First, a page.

Books on Screen: Les Misérables

Trailer courtesy of DanceOn.

When something becomes as popular as Les Misérables, many people tend to forget where it originated.  This popular musical, now movie, was originally a novel, written by Victor Hugo in 1862.  This book is traditionally well over 1,000 pages, and has five volumes that mark the progression through Jean Valjean’s life.  The novel has been criticized as having a lot of points that are used to argue a moral point or display Hugo’s knowledge without really advancing the plot.  However, current versions have been cut down to show the story and get rid of the more taxing reading.

Les Misérables on screen is a movie worth seeing.  It’s very fluid, has a lot of great set design, realized characters and the story is fantastic.  Do you have to read the book or see the musical before the movie?  Absolutely not.  The story is well told through the songs, actions and dialogue of the cast, so having to do research beforehand isn’t necessary, unless you really want to know what happens.

The casting for the movie was interesting; I think that the choices were pretty good, even though some of the singing fell a little flat for me.  All of the songs were sung live, so everything in the movie is exactly what you’re seeing and I think that that’s part of what makes this movie great.  Hugh Jackman was good as Jean Valjean.  He had the personality and the emotions that really made the character.  His singing, for the most part, was good.  Some of the vibrato was a little annoying at times because there was just a little too much of it, but otherwise, I thought he was a good choice for the role.  Russell Crowe was pretty decent as Javert as well.  I think that for not normally having to sing, Crowe did really well in his role, and he made a great villain against Jackman.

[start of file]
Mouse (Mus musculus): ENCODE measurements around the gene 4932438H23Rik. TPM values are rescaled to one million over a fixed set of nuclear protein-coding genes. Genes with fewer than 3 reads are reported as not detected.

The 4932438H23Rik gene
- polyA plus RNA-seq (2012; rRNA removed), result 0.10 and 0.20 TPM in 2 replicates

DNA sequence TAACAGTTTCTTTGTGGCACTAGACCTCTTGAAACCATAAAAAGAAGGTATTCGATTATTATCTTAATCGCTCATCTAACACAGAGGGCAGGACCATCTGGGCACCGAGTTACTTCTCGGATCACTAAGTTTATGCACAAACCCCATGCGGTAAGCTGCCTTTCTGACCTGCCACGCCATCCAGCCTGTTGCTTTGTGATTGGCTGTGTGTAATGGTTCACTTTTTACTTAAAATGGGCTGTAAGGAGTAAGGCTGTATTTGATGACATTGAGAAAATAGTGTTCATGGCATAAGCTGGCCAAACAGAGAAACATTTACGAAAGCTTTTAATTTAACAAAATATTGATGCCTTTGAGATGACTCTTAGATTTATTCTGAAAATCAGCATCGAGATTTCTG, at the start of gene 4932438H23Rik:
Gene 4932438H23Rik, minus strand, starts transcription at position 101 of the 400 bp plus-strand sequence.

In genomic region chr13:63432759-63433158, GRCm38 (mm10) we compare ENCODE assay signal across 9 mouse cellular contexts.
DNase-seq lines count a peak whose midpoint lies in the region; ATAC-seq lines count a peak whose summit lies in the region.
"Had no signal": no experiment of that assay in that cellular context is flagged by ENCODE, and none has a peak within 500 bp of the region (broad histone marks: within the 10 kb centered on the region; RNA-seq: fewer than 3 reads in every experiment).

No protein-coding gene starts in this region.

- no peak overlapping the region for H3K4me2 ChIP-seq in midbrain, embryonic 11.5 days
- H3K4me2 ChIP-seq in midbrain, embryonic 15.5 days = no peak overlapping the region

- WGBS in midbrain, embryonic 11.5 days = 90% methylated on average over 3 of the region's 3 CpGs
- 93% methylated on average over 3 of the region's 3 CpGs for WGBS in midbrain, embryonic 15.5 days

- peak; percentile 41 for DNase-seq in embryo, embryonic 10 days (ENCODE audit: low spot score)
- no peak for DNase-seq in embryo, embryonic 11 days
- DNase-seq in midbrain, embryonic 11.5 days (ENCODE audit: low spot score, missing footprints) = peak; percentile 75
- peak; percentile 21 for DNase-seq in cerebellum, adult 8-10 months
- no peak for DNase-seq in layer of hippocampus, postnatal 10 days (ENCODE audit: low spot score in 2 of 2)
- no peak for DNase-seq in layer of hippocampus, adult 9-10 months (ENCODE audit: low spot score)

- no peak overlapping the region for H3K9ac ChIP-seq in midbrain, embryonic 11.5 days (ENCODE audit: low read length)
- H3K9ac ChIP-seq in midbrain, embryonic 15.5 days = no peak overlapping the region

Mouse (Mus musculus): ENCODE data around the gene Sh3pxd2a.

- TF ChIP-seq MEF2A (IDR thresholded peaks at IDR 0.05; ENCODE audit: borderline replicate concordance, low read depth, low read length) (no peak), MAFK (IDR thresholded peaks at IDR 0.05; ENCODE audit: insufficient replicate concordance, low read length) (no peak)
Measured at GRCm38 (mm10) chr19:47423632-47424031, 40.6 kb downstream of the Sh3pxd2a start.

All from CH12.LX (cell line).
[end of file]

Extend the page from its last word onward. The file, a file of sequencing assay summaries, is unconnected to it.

Anne Hathaway killed it as Fantine; if you don’t believe me, look at her awards.  Even though her version of “I Dreamed A Dream” wasn’t the most stable that I’ve ever heard, I still think it was great.  Let’s talk about Samantha Barks as Eponine.  Seriously, I loved her character a lot more than I liked Amanda Seyfried’s Cossette.  For me, Eponine seemed more genuine as a person, and I liked her voice more than I liked Seyfried’s.  She really knocked it out of the park for me and was arguably one of the best moments in the movie for me.  There are a lot of great moments, but her song “On My Own” was one of the ones that I walked out remembering and wanting on my playlist.

Les Misérables is a fantastic story and puts the novel into a new perspective for all generations to enjoy.

-Lauren Pirc, Assistant Blog Editor

2 thoughts on “Books on Screen: Les Misérables

  1. jonesthlewisuedu February 26, 2013 / 11:10 pm

    Hi Lauren,
    What did you think of the role of the little boy? Did you cry in the movie at any time? I find the story so moving in all of its versions that I cry every time. I must comment about the singing of Marius (Eddie Redmayne). I thought he had the best voice in the whole cast.

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